Kawasaki disease may be triggered by a combination of environmental factors

A new study has found that Kawasaki disease (KD) is not caused by one single factor but has multiple environmental triggers that are influenced by temperature, wind patterns and precipitation.

Kateryna Kon / ShutterstockKateryna Kon | Shutterstock

The finding comes from a study of weather patterns and geographical distributions of patients in San Diego by scientists at the University of California San Diego School of Medicine, the Scripps Institution of Oceanography and international collaborators.

KD is the most common acquired heart disease in children. If left untreated, around 25% of children go on to develop coronary artery aneurysms, which increases their risk of heart attack, heart failure or sudden death.

The incidence rate of this disease is rising in San Diego, for example. During the 1990s, the rate was approximately 10 per 100,000 children under 5 years of age, but between 2006 and 2015 this figure rose to 25.5 per 100,000.

The overall Incidence in the U.S. is approximately 19 to 25 cases per 100,000 children under 5 years of age, but by 2030, it is estimated that 1 in every 1,600 adults in the U.S. will have been affected. The prevalence of KD is also increasing in Asia, with the highest incident rate seen in Japan.

Now, the current study provides first-hand evidence that recent low-pressure systems in San Diego were associated with two distinct clusters of the disease.

Up until now, scientists have been looking for one 'thing' that triggers KD. Now we see that there are distinct clusters of the disease with different patterns suggesting varying causes.”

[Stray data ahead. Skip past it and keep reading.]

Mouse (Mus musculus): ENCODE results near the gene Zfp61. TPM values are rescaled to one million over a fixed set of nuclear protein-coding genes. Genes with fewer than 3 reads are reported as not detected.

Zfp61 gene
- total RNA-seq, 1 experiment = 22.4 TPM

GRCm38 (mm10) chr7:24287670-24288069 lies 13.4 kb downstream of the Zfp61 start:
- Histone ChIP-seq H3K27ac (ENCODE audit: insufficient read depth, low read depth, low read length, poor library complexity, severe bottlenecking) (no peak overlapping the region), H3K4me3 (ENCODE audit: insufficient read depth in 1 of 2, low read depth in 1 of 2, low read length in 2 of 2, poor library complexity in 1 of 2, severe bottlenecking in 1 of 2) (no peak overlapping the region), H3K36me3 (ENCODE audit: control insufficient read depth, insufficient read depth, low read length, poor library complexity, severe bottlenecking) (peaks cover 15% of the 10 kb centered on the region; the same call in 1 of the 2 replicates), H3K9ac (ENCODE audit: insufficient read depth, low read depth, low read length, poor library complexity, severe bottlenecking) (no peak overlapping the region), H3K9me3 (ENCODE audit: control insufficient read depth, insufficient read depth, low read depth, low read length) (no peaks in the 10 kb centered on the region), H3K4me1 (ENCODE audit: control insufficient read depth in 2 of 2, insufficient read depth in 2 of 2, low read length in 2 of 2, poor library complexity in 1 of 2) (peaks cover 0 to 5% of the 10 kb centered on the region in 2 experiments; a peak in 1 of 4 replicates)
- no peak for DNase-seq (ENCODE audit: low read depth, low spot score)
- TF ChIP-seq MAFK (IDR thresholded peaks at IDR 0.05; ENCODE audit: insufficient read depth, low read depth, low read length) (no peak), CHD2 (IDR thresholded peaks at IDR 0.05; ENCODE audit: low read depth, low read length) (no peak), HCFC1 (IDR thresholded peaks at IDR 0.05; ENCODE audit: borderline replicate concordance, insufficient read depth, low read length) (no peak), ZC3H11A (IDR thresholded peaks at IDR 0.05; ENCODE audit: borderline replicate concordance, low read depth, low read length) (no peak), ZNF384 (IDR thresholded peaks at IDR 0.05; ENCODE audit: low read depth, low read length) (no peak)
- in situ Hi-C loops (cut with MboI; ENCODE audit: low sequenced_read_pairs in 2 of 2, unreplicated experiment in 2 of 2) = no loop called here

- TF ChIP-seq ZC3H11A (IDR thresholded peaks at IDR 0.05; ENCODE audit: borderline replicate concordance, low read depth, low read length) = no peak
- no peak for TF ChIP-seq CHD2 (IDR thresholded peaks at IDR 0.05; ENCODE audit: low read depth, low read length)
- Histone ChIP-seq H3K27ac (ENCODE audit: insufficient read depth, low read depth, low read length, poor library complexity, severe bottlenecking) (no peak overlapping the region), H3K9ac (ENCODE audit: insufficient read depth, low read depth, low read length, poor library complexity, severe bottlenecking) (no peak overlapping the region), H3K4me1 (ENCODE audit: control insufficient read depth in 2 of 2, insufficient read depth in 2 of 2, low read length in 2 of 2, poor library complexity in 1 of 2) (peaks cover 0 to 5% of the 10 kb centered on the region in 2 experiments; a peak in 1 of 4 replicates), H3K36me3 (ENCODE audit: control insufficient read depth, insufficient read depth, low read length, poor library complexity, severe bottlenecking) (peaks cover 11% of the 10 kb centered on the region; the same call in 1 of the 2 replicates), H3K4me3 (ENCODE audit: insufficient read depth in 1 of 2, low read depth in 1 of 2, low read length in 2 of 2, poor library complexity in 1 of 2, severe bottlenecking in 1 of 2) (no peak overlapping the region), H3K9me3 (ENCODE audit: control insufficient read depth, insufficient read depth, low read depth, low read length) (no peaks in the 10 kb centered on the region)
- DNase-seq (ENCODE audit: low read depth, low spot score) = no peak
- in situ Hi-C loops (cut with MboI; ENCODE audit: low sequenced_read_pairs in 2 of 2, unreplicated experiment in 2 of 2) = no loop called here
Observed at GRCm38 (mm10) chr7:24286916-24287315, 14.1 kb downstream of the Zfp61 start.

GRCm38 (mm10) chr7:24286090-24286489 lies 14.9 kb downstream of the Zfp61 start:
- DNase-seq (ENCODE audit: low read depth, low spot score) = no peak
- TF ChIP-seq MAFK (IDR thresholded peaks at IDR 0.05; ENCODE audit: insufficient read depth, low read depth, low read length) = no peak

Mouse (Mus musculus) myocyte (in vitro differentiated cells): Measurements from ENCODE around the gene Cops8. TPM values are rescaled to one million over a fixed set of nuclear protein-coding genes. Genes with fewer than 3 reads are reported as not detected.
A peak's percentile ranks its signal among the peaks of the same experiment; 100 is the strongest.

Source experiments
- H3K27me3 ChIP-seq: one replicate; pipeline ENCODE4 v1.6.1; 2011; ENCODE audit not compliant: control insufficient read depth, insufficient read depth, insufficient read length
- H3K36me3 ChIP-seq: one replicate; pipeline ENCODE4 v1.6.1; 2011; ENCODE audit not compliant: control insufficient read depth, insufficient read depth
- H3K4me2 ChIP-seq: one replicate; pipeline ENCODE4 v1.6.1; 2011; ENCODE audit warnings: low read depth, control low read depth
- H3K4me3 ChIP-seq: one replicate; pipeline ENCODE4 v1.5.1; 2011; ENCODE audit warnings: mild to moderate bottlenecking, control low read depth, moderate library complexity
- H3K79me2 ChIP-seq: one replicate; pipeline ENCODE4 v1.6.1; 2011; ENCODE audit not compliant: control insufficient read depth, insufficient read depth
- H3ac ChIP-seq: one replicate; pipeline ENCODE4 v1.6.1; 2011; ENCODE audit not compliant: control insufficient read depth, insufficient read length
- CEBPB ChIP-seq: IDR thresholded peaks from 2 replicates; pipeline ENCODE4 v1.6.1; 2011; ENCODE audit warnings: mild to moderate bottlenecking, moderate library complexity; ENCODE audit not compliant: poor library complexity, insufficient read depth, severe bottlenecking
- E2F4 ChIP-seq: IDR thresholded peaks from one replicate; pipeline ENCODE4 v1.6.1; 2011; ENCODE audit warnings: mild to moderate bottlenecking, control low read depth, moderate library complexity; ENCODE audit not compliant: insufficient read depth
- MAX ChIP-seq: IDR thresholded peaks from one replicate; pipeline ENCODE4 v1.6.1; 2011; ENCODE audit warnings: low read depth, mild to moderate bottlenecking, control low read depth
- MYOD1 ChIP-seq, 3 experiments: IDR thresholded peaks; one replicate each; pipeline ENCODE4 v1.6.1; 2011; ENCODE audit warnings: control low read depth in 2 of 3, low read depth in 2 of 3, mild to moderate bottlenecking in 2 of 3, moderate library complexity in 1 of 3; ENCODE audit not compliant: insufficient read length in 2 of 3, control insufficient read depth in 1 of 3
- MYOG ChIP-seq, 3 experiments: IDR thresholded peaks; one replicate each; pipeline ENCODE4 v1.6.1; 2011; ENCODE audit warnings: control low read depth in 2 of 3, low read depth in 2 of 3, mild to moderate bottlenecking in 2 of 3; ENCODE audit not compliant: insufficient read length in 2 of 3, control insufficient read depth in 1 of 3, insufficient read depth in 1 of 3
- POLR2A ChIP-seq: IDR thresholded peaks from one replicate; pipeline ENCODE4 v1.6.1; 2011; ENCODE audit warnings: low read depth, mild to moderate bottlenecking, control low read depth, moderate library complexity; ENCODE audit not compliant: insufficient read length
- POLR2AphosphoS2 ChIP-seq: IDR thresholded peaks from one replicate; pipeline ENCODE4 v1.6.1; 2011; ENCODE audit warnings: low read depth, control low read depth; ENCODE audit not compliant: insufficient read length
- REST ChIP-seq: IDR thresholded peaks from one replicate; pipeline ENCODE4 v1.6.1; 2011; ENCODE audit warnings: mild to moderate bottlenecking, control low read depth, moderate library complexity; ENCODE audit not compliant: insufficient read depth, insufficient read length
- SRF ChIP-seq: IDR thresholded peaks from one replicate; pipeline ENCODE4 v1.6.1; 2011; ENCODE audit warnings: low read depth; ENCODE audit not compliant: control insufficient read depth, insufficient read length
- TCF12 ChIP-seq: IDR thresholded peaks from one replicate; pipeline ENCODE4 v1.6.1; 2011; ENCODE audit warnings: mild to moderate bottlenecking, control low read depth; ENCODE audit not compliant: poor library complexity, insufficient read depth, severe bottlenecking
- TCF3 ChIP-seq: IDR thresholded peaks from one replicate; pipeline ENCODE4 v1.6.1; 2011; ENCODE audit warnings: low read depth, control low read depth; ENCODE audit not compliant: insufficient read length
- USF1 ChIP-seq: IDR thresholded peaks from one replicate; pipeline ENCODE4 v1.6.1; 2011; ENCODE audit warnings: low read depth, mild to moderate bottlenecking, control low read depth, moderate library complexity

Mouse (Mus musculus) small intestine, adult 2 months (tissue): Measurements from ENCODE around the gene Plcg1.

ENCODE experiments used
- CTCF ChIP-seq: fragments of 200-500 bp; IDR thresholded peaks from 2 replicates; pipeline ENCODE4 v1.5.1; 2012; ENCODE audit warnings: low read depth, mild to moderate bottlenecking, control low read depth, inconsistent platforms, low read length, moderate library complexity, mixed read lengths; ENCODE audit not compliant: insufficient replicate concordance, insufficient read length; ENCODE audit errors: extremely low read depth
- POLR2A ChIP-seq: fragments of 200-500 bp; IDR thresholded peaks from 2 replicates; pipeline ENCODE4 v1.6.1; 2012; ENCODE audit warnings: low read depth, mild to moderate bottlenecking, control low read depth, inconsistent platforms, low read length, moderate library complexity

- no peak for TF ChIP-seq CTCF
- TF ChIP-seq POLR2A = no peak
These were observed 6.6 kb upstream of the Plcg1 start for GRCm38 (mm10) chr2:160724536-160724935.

Dr. Jane Burns, Study Author

As recently described in the journal Scientific Reports, Burns and colleagues assessed 1,164 cases of KD treated at Rady children’s hospital over a 15-year period.

They found that cases of KD occurred in clusters associated with atmospheric patterns that are thought to transport or concentrate particles that trigger KD.

Features of these patterns include above average atmospheric pressure, warmer conditions in South Carolina and high atmospheric pressure south of the Aleutian Islands.

Gene analysis of patients with KD revealed distinct groups of patients based on their gene expression patterns, with the different groups being associated with particular clinical characteristics.

Burns and team propose that characterization of the environmental triggers of KD in genetically susceptible children should focus on aerosols inhaled by children sharing common disease characteristics.

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